This week I passed a CCIE written/recertification exam for the 8th time in my life. In September I will achieve 10 years of maintaining my CCIE certification. However, this isn't the last time I will have to recertify. Cisco's policies state that a CCIE must continue to take a recertification exam every 2 years forever, and ever, and ever.
I have been working with Cisco Systems routers for close to 15 years. I got my first taste of them while working on a project at US West in 1995. I studied for years and achieved my CCIE in Routing and Switching on September 21st, 1999. Since then I have had to take recertification exams every 2 years to maintain that CCIE number. Cisco's CCIE Recertification Policy states that you must pass one of a variety of written qualification exams every 2 years to keep your CCIE status current/active.
This week I just passed the CCIE Routing & Switching Written Exam (350-001) exam. The good news is that I got 100% on IPv6 and MPLS. However, I can't say that my score was outstanding. I didn't get near 100% on the IP Routing which isn't surprising because some of the questions involve complex scenarios. Even though I passed with a considerable margin I have to admit that the test was difficult. I am glad I studied for it (unlike my first attempt in 1997 when I went in cold and got 73%).
I can't tell you what is on the exam but you can refer to the CCIE Written Qualification Exam 3.0 Blueprint to see what topics are on the test. If you are starting to study for the exam you should be aware that on October 18th, 2009 there will be a new version of the CCIE Written Qualification Exam. To learn more about the topics that will be on the 4.0 exam you can look over the CCIE Written Qualification Exam 4.0 Blueprint.
I studied for over a week for this exam. I have to admit that if I studied more I would have passed with an even greater comfort margin. Besides old notes from previous written exam exams, I used the book "CCIE Routing and Switching Exam Certification Guide, 3rd Edition", by Wendell Odom, Rus Healy, Naren Mehta, Cisco Press, 2008.
Soon this book will be slightly out of date because this book focuses on the 3.0 version of the exam. However, it does contain a lot of great information. I found it valuable in helping me prepare for the exam. Hopefully these authors will create an updated version of this book for the 4.0 version of the exam because this is a valuable study tool.
If you are nearing your recertification date soon then you may chose, like I did, to take the old reliable 3.0 exam. If you go this route then I highly recommended picking up a copy of the Odom/Healy/Mehta book. However, if you are more adventurous then you may want to try the beta of the 4.0 exam when it is available.
I have taken these CCIE written/recert exams many times. I passed my first CCIE written exam in 1997 without even studying. However, I received a barely passing score so it didn't build my confidence that I was ready for the lab practical exam. When I was finally ready for the lab in 1999 I had to take the CCIE routing and switching written exam again because my 1997 test had expired. Two years after receiving my CCIE in September of 1999 I then passed an "IP Recertification Exam" in 2001. That was when Cisco had technology-specific CCIE recertification tests. Those don't exist anymore. I believe these were phased out sometime in 2002.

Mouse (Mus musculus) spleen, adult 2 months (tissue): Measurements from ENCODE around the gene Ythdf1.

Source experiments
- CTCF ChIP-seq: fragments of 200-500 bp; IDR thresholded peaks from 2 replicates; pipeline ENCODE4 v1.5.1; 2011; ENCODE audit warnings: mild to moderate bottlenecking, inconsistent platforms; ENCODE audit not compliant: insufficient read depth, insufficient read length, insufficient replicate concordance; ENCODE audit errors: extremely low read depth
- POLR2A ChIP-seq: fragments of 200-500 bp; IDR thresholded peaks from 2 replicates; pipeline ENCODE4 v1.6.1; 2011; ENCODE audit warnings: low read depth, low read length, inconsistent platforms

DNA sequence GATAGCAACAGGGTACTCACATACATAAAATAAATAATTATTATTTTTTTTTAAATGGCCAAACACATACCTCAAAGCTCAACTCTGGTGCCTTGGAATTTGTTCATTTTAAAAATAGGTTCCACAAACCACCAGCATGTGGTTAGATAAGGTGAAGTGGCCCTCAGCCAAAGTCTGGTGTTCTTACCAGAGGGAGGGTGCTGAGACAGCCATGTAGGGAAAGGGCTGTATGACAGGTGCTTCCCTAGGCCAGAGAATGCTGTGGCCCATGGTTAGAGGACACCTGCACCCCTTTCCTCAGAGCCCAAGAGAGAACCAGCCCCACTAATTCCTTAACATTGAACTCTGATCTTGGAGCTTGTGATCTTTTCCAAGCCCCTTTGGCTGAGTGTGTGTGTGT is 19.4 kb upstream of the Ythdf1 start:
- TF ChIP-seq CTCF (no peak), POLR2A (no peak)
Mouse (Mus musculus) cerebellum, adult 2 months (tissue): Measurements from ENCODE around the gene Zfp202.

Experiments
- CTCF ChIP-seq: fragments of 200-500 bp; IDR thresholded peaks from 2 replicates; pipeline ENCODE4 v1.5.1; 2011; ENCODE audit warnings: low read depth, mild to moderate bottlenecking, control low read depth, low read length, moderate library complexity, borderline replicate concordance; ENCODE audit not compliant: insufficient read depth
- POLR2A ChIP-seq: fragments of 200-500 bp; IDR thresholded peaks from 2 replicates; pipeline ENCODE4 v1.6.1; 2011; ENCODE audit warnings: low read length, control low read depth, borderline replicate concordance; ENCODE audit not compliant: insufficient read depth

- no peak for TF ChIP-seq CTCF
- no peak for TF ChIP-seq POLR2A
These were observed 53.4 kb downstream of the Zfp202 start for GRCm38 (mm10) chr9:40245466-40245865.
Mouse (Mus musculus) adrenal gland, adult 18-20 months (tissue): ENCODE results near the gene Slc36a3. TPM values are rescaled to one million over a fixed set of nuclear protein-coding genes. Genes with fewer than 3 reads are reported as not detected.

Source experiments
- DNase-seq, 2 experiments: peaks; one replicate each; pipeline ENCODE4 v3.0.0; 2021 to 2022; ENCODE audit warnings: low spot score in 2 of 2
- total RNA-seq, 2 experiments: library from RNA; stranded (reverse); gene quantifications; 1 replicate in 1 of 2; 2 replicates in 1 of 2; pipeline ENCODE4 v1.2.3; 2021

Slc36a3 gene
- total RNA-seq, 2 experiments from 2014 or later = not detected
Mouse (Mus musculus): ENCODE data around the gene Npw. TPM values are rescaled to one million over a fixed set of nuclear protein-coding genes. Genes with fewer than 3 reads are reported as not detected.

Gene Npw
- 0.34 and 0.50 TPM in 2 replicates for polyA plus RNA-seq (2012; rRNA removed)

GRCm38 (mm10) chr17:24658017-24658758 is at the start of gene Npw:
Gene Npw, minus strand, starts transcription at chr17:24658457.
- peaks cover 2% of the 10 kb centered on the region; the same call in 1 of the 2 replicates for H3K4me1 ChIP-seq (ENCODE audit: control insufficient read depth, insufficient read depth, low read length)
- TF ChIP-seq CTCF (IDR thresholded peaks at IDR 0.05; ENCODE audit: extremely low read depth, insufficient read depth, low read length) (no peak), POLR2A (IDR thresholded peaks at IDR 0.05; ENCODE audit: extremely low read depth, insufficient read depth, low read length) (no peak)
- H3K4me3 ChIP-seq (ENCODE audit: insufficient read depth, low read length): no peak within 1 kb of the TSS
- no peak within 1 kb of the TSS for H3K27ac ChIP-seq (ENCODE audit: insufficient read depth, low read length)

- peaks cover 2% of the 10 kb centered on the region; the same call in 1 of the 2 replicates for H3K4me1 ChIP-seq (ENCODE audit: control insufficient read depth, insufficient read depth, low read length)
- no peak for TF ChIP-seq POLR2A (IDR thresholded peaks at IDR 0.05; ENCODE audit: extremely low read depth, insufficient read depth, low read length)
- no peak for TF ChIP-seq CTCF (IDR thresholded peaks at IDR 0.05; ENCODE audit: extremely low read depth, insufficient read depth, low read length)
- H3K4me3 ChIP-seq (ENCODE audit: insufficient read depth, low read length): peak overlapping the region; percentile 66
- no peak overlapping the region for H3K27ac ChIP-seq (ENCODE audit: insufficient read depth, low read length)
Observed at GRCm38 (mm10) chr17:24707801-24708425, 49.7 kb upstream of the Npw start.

In 2003 things got interesting because I tried to get clever with the rules. I passed a CCIE written exam again in September of 2003. Then after receiving an e-mail stating that my 2-years had restarted I had the crazy idea that I would just take the exam again early in my 2-year recert cycle. I passed the CCIE written exam quickly again in November of 2003. However, what I failed to consider was that taking the CCIE written exam early in the 2-year cycle didn't mean the same was true for all my lower-level certifications (CCNA, CCDA, CCNP, voice certs, wireless certs, etc.). Therefore, I had to take the CCIE written exam again in November 2005 in order to keep those other certs current. My little scheme had backfired on me. I had to take the CCIE written exam again to recertify in June of 2007 and I just passed it again in July 2009. Therefore, I have taken CCIE written/recert exams 8 times in total.
I realize that I can take other CCIE written qualifications in other technologies (voice, security, wireless, etc.). Even though I have some experience in those areas I always have gone down the "path of least resistance" in order to achieve recertification. Recertification has always been an obligation so I have opted to take the easy way out and take the same test that I have taken for years. I always say to myself that I will take another technology recert exam with the best of intentions but I always fall back to the routing and switching written exam and remain stay in my comfort zone. In that way I have to do the least amount of studying to achieve the goal of recertification.
In September I will achieve my CCIE 10-year. It will be cool to be able to use the new 10-year logo. However proud I am of that feat, the Cisco CCIE policy seems to indicate that this isn't my last recertification exam. Like all other old-school 2-day lab exam CCIEs out there, I will continue to take CCIE recert exams. I find it disheartening that after 10 years of maintaining my CCIE in good standing I am going to continuously have to pass written qualification exams every 2 years. I hope that Cisco reconsiders this policy and allows 10-year CCIEs to waive the recertification requirement.
If you are like me and approaching your 10-year CCIE anniversary then I am afraid we are in the same boat of having to continue the madness every 2 years until we die or give up, whichever comes first.
I wish you the best of luck.